Unfair Dismissal: EAT holds that the dismissal of a teacher who was charged with possession of indecent images of children, but not prosecuted, was unfair-K v L

The Employment Appeals Tribunal (‘EAT’) has held that the dismissal of a teacher for having indecent images of children on his computer was unfair. The decision provides useful guidance for employers in similar situations on the limits of relying on reputational damage as a reason for dismissal.


The Claimant, who was a teacher, was charged by Police after they found indecent images of children on a shared computer at his home. The school suspended him whilst an investigation was launched. The police charged the Claimant but decided not to prosecute him and to instead keep the case under review. The Respondent requested further evidence against the Claimant to enable them to make an informed decision about whether he should continue to work with children, however the evidence provided was heavily redacted so was of little use.

A disciplinary hearing was held in which the Claimant accepted that the indecent images were found on a computer within his home but denied downloading them. The Respondent concluded that there was insufficient evidence to confirm that the Claimant was responsible for the images but ultimately decided that he presented an ‘unacceptable risk to children’. The Respondent further highlighted the reputational risk of continuing to employ the Claimant if it was later shown he had committed the offence and stated that there had been an irretrievable breakdown of trust and confidence. They thereafter dismissed the Claimant.

The Claimant brought a claim for unfair dismissal which was rejected by the Employment Tribunal (‘ET’) and the Claimant appealed.


The EAT allowed the appeal and held that the dismissal was unfair on the following grounds.  

The EAT considered whether the letter inviting the claimant to the disciplinary hearing gave notice that he may be dismissed because of potential reputational damage. It held that reputational damage is a septate ground for dismissal which raises separate considerations, and as the invitation letter was focussed on misconduct, the Claimant was given insufficient notice of this ground. The EAT further dismissed the argument that notice was given by including the ground of reputational damage in the investigation report. It emphasised that an employee cannot be dismissed on the basis of a matter that is absent from the initial complaint against the Claimant and the fact it was mentioned in the report, cannot be used to provide a separate basis for dismissal. It therefore concluded that “the dismissal was unfair in that it relied on a ground of dismissal that was absent from the Complaint and for which there was insufficient notice.”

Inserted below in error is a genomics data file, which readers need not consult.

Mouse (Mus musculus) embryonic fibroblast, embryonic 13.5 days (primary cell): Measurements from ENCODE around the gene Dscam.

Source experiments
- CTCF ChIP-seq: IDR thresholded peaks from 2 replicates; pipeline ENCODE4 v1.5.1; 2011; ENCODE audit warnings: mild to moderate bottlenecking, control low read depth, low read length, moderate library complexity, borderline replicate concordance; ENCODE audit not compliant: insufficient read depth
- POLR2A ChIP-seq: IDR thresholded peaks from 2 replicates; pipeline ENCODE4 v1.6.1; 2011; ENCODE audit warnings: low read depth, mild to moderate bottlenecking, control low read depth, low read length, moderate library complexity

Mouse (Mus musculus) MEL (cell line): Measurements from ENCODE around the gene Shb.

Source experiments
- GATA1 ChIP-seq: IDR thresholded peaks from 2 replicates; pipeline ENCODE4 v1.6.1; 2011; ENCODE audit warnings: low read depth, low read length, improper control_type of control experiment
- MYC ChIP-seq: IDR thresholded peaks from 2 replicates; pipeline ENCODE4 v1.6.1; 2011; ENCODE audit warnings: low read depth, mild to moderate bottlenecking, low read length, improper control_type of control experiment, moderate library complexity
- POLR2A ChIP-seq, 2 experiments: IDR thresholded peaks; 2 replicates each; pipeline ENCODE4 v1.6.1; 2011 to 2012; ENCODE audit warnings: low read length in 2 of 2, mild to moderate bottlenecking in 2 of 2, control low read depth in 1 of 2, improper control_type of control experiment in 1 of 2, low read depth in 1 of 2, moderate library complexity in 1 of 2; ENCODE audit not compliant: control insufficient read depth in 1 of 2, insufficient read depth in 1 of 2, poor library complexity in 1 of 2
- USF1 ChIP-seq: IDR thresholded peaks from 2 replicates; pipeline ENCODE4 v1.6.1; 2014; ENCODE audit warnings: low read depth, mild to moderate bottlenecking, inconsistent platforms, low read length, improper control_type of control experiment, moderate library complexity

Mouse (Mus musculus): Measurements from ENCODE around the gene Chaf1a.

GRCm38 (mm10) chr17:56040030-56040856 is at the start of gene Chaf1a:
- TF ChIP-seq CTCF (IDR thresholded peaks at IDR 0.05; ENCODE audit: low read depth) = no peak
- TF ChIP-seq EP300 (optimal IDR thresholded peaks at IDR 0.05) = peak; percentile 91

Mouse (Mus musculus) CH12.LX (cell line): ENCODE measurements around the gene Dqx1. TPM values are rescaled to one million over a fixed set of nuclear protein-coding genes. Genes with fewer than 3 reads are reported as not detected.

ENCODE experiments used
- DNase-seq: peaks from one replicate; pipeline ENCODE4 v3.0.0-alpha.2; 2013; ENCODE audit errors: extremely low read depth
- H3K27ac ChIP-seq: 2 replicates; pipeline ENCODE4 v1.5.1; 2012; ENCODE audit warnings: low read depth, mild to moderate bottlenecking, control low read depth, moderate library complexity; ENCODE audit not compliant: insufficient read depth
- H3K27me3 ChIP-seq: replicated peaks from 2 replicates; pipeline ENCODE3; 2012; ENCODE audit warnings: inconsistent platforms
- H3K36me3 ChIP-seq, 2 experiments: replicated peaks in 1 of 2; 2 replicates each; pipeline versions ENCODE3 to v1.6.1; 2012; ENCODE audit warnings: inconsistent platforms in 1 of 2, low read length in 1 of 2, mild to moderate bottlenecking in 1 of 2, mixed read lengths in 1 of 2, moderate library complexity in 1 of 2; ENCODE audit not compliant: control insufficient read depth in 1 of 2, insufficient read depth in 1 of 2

Additionally, the EAT held that the dismissal was unfair as the basis of the decision was that the Claimant might have committed the offence. The Respondent should have been satisfied on the balance of probabilities that he committed the offence, based on the evidence known rather than unknown risks.

Implications for employers   

The decision emphasises the importance of ensuring disciplinary processes are handled fairly and any correspondence is properly drafted. In this case, failing to state the genuine concern of reputational risk as a potential ground for dismissal in the complaint contributed to the finding of unfair dismissal, as the Claimant was not given an opportunity to prepare a defence. The EAT’s emphasis on decision making that takes in account actual evidence rather than unknown risk is also noteworthy.

The law and practice referred to in this article or webinar has been paraphrased or summarised. It might not be up-to-date with changes in the law and we do not guarantee the accuracy of any information provided at the time of reading. It should not be construed or relied upon as legal advice in relation to a specific set of circumstances.

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